Anybody else having a problem with these seemingly scientific “odds of winning” statistics being thrown about by Bloomberg and Five Thirty Eight around the World Cup? Here’s the chance of England beating Uruguay today from Bloomberg:
And Nate Silver’s new FiveThirtyEight Blog’s advanced look:
Now, we’re big fans of Nate Silver, and wouldn’t mind seeing more data in journalism as a whole – but this whole exercise of providing odds of winning seems a bit off to us. For one, it’s been a little annoying to hear people around town saying things like Australia has a 9% chance of winning versus the Netherlands, like they just measured the temperature outside or are quoting a stock price.Moreover, there have been some really off “predictions”, like Spain having a 53% chance to beat the Netherlands in its opening game, but losing 5 to 1 and being eliminated from the whole tournament in just two games. For you non soccer fans, that’s like the Seattle Seahawks making it back to the playoffs next year and losing 56 – 3.
The temperature, your height, and IBM’s stock price are all measurable things, with actual scientific answers. The percentage probability that England will beat Uruguay is not measurable, and there is no correct value for it. Despite the pretty graphics and official sounding “predictions”, there’s actually no statistic you can assign to such a prediction. There’s just three possible outcomes – a win by Team A, a win by Team B, or a tie. So technically, the odds of winning are 1 out of the three possibilities, or 33%. But the data journalists take it much further – with Nate Silver explaining that they use the SPI algorithm (Soccer Power Index) to come to such predictions, which is in fact quite thorough, looking at each players stats and performance between international and national play. (more on SPI see here and here).
Mr. Silver earned the right to be making soccer predictions by doing a great job predicting elections. But predicting elections is a bit different, as there is statistical data of registered voters, election turnout data based on weather, population sizes of counties, and people who actually get asked who they will vote for. You get “inside information,” in a way. You get to know how the players are going to play the game before the game is played. Nate Silver’s genius was stripping out all the biases and noise in those polls and zeroing in on what the right ‘inside information’ was.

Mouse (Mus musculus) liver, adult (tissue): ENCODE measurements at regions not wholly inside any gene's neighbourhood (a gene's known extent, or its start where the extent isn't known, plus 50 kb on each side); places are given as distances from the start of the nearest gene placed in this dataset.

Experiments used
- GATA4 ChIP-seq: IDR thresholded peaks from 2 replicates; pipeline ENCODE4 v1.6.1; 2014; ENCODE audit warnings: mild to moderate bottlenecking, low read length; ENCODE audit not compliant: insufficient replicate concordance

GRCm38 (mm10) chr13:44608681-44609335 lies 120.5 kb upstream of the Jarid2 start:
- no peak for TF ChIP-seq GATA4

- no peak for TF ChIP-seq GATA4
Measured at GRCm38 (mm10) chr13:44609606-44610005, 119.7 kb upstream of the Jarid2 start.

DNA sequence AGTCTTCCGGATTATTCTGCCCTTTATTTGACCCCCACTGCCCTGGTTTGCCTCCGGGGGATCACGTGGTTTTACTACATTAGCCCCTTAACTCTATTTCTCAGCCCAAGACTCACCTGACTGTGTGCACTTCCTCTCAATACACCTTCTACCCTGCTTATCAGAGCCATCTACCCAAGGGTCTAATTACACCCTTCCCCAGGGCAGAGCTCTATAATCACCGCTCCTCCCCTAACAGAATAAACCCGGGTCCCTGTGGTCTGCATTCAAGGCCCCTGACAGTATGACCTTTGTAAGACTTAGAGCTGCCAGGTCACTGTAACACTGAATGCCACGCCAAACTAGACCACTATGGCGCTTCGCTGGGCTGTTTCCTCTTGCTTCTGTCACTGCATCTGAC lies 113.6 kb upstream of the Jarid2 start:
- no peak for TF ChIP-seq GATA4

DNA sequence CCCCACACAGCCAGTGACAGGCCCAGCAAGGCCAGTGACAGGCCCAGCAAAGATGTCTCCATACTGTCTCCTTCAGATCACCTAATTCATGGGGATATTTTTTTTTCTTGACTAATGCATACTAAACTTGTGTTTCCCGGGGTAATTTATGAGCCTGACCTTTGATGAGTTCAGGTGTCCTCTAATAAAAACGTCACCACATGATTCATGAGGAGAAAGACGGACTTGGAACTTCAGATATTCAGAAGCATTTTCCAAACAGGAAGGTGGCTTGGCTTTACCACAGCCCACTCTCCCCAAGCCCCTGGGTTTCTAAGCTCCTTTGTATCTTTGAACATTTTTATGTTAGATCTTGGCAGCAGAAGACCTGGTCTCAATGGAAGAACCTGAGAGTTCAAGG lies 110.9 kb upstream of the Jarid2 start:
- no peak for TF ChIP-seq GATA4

But analyzing the past performance of a soccer team and its players isn’t “inside information,” it’s past performance. And past performance has a nasty way of being a terrible indicator of future performance, especially when you get 11 different people on each team. At the very least, that’s 22 degrees of freedom put into the mix. Add in what they ate the day before, how their feeling, whether they got in a fight with their significant other, the weather, the referee, and all of the rest; you’re talking hundreds if not thousands of moving parts. That is – as they say – why they play the game.
Why do we care? Because there’s a whole lot of prediction nonsense in the financial markets that is almost continuously wrong:
– Stock price targets
– End of year Dow or S&P targets
– GDP targets
– Housing Starts
– Crop Reports
– And the list goes on and on…
Where is Nassim Taleb on data journalism and spurious correlations and the role of luck and all the rest? Where is Barry Ritholtz on the folly of prediction (see here, here, and here)?
To be fair, Nate Silver does point out the more complex algorithms does mean there is more possibilities for errors, and he has done studies “checking their work”. Still, the world cup predictions are just that, predictions. They are saying more that this team will beat that team about 65% of the time, all else being equal and if they played 10,000 times – than they have a 65% chance of beating the other team today! It’s semantics, but we think it’s important to bear in mind.
The World Cup is one thing, but what happens when the data journalists start posting likelihoods of the market finishing the year up such and such, and real people with real money act on it. As Freakonmics put it in a podcast a few years ago:
It’s impossible to predict the future, but humans can’t help themselves. From the economy to the presidency to the Super Bowl, educated and intelligent people promise insight and repeatedly fail by wide margins.
Maybe the data journalists should be regulated and have to put big ‘Past Performance does not necessarily guarantee future results’ disclaimers on their articles, or at least admit that while fun to do, and good for page views, the odds of correctly assigning all of these probabilities is about the same as the 1 in 9.2 quintillion chances of perfectly filling out the March Madness bracket.